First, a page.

Wendy Davis: I’ll ‘Fight With Every Fiber’ to Stop Abortion Bill
(FORT WORTH, Texas) -- The Democratic state senator who is leading the fight against significant new restrictions on abortions in Texas said Gov. Rick Perry and other Republicans were hypocritical, claiming to support smaller government but actually trying to increase state intrusion in people’s lives.
Wendy Davis, the lawmaker who almost single-handedly overcame and outlasted the Republican majority in the state senate last week, is preparing for another battle on Monday. Armed with her new-found fame in Democratic circles in Texas and across the nation, Davis vowed to fight even harder.
“He’s awfully fond of talking the talk of small government,” Davis told ABC’s This Week, escalating an intense quarrel with Perry. “But this [anti-abortion legislation] is big government intrusion, there is no question about it.”
In an interview to be broadcast Sunday, Davis sat down with This Week inside the Stage West Theatre in Fort Worth, where she worked her way from being a waitress to a Harvard-educated lawyer to a heroine in the eyes of many Democrats.
She offered a window into the secrets of standing and talking for more than 11 straight hours during a legislative filibuster: her dusty running shoes (size 7 Mizuno, narrow); a catheter that allowed her to avoid bathroom breaks (“I came prepared,” she explained); and how she felt the spirit of her hero, the late Gov. Ann Richards, during her marathon session in the Capitol in Austin.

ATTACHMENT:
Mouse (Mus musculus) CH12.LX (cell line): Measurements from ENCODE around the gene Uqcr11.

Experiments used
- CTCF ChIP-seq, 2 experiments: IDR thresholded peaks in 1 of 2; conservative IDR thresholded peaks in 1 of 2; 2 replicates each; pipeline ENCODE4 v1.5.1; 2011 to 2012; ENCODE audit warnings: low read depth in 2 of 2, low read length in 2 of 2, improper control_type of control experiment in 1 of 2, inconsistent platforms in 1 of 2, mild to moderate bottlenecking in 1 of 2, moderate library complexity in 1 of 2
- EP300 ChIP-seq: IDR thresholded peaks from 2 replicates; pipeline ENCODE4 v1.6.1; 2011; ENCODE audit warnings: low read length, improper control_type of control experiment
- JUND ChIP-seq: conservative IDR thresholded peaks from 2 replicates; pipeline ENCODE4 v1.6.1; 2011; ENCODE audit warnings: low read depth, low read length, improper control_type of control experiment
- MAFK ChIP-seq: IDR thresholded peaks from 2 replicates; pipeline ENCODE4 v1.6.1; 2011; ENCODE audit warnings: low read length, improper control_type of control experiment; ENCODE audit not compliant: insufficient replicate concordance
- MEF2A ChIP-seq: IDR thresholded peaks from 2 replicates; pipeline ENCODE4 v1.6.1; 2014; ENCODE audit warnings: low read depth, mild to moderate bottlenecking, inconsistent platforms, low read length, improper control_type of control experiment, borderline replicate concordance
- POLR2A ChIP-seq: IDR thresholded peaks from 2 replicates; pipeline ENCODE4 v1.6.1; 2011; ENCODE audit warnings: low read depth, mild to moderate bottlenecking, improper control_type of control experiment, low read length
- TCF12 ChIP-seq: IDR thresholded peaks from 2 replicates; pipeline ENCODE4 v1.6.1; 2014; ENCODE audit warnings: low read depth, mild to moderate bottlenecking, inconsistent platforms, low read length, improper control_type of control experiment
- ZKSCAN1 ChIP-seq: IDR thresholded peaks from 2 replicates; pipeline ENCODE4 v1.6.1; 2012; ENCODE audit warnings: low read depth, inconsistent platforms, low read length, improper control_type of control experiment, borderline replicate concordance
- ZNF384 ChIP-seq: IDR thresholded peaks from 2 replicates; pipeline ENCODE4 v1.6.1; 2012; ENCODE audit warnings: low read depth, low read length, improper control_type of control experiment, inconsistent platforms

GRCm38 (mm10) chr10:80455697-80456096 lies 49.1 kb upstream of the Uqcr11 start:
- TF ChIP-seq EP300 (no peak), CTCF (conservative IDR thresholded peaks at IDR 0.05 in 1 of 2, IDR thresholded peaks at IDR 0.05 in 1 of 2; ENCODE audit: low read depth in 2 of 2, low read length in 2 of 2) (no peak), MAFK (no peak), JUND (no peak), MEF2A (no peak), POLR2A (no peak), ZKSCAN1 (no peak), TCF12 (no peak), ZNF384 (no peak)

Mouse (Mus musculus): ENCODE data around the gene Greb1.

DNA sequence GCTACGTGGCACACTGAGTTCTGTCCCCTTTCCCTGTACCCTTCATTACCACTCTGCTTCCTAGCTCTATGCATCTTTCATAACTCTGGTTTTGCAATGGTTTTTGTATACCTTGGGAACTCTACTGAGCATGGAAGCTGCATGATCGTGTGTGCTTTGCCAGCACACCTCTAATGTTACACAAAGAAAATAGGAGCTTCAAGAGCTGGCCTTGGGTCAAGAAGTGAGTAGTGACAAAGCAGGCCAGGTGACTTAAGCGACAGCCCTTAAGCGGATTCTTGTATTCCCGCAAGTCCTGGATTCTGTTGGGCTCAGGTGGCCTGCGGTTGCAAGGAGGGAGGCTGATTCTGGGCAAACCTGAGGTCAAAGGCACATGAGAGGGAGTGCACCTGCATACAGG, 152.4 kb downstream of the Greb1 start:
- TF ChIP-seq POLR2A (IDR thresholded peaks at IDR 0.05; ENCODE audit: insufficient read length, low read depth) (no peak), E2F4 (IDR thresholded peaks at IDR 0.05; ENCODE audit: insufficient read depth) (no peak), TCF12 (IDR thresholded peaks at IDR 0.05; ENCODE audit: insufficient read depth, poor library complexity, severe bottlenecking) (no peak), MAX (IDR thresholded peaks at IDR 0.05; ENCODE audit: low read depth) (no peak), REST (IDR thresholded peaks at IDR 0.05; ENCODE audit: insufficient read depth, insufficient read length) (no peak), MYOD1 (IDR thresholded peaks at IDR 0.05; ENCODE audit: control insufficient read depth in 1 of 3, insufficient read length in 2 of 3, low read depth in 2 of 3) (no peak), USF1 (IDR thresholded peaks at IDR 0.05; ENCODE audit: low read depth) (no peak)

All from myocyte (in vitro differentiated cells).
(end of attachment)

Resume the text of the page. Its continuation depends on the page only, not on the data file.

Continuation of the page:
“I was going to wear just some little flat dress shoes. At the last minute, I was running out of my apartment and I thought maybe I might need something with a little more support, so I grabbed these on the way out the door,” Davis said, pointing to her sneakers that have gained Internet fame. “These are actually my running shoes. They’re dusty from the trail around Ladybird Lake.”
In an expansive interview about her life, the state of Texas politics and her future, Davis said she was heartened by the outpouring of support from women and Democrats, which catapulted her from local legislator to one of her party’s prospective rising stars. Asked if she planned to run for governor in 2014, she smiled.
Perry, who has singled out Davis for sharp criticism for her efforts to stop legislation to make Texas one of the most restrictive states in the country to get an abortion, is calling the state senate back Monday for another 30-day special session to try passing the bill.
The measure would ban abortions after 20 weeks of pregnancy and require abortion clinics to match the requirements of surgical centers. Critics of the legislation say it could force the closure of all but five of the state’s 42 abortion clinics.
“I just refuse to say I believe it will happen. I’m an eternal optimist,” Davis said. “I believe in the power of democracy and I’m going to fight with every fiber I have to keep it from passing.”
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